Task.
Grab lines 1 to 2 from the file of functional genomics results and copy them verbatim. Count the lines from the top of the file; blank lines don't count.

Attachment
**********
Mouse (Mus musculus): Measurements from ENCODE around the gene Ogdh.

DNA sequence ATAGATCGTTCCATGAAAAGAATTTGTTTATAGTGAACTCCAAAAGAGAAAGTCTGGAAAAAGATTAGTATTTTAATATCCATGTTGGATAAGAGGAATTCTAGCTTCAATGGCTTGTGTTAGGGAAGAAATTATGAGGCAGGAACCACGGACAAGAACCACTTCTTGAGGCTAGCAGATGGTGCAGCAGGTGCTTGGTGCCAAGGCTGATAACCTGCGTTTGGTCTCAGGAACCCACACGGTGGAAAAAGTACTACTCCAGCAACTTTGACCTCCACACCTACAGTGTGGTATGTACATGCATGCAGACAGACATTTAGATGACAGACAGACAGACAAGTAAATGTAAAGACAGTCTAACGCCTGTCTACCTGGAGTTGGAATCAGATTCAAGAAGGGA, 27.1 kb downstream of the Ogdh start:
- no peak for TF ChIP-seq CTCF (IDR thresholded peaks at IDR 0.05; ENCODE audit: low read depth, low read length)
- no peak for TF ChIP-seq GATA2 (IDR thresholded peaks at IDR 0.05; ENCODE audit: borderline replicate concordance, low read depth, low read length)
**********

Mouse (Mus musculus): Measurements from ENCODE around the gene Ogdh.

DNA sequence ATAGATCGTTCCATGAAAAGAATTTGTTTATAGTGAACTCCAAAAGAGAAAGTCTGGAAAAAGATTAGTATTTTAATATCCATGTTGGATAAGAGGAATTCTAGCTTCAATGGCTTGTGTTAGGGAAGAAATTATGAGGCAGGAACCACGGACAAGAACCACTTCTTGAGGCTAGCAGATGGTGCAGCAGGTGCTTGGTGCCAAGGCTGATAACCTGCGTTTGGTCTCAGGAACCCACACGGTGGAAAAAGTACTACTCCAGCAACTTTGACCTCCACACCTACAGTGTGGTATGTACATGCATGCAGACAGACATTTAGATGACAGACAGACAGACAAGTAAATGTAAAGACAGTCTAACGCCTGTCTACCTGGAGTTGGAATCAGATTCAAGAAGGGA, 27.1 kb downstream of the Ogdh start: